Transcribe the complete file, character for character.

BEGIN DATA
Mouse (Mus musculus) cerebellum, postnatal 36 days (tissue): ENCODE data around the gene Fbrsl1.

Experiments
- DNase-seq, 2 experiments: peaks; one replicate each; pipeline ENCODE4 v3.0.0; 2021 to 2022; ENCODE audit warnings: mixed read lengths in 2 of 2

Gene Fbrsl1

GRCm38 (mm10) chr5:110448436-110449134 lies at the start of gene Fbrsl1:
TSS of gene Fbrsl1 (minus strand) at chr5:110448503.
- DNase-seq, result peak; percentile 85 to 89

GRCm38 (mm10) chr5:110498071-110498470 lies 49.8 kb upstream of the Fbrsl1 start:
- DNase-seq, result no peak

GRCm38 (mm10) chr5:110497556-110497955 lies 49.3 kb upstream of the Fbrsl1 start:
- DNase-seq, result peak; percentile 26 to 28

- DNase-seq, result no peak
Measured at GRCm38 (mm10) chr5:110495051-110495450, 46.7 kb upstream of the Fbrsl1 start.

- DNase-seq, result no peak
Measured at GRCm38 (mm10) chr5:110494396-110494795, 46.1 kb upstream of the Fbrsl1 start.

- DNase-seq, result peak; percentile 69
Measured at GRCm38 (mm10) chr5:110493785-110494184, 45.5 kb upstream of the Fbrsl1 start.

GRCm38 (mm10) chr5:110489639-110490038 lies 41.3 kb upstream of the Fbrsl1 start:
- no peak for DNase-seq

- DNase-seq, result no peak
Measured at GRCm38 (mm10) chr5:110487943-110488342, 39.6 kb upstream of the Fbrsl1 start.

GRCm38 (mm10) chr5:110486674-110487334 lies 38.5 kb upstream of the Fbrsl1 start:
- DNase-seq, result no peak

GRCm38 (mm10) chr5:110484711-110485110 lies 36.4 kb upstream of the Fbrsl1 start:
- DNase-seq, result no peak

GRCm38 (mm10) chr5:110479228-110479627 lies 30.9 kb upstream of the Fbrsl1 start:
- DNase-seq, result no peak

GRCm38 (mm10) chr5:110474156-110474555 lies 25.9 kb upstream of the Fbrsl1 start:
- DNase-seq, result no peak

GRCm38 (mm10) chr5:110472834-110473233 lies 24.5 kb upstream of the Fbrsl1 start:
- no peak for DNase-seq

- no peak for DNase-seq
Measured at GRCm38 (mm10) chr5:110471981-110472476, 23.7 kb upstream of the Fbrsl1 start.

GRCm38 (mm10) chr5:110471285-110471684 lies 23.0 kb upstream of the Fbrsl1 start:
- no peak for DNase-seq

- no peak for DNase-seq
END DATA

Mouse (Mus musculus) cerebellum, postnatal 36 days (tissue): ENCODE data around the gene Fbrsl1.

Experiments
- DNase-seq, 2 experiments: peaks; one replicate each; pipeline ENCODE4 v3.0.0; 2021 to 2022; ENCODE audit warnings: mixed read lengths in 2 of 2

Gene Fbrsl1

GRCm38 (mm10) chr5:110448436-110449134 lies at the start of gene Fbrsl1:
TSS of gene Fbrsl1 (minus strand) at chr5:110448503.
- DNase-seq, result peak; percentile 85 to 89

GRCm38 (mm10) chr5:110498071-110498470 lies 49.8 kb upstream of the Fbrsl1 start:
- DNase-seq, result no peak

GRCm38 (mm10) chr5:110497556-110497955 lies 49.3 kb upstream of the Fbrsl1 start:
- DNase-seq, result peak; percentile 26 to 28

- DNase-seq, result no peak
Measured at GRCm38 (mm10) chr5:110495051-110495450, 46.7 kb upstream of the Fbrsl1 start.

- DNase-seq, result no peak
Measured at GRCm38 (mm10) chr5:110494396-110494795, 46.1 kb upstream of the Fbrsl1 start.

- DNase-seq, result peak; percentile 69
Measured at GRCm38 (mm10) chr5:110493785-110494184, 45.5 kb upstream of the Fbrsl1 start.

GRCm38 (mm10) chr5:110489639-110490038 lies 41.3 kb upstream of the Fbrsl1 start:
- no peak for DNase-seq

- DNase-seq, result no peak
Measured at GRCm38 (mm10) chr5:110487943-110488342, 39.6 kb upstream of the Fbrsl1 start.

GRCm38 (mm10) chr5:110486674-110487334 lies 38.5 kb upstream of the Fbrsl1 start:
- DNase-seq, result no peak

GRCm38 (mm10) chr5:110484711-110485110 lies 36.4 kb upstream of the Fbrsl1 start:
- DNase-seq, result no peak

GRCm38 (mm10) chr5:110479228-110479627 lies 30.9 kb upstream of the Fbrsl1 start:
- DNase-seq, result no peak

GRCm38 (mm10) chr5:110474156-110474555 lies 25.9 kb upstream of the Fbrsl1 start:
- DNase-seq, result no peak

GRCm38 (mm10) chr5:110472834-110473233 lies 24.5 kb upstream of the Fbrsl1 start:
- no peak for DNase-seq

- no peak for DNase-seq
Measured at GRCm38 (mm10) chr5:110471981-110472476, 23.7 kb upstream of the Fbrsl1 start.

GRCm38 (mm10) chr5:110471285-110471684 lies 23.0 kb upstream of the Fbrsl1 start:
- no peak for DNase-seq

- no peak for DNase-seq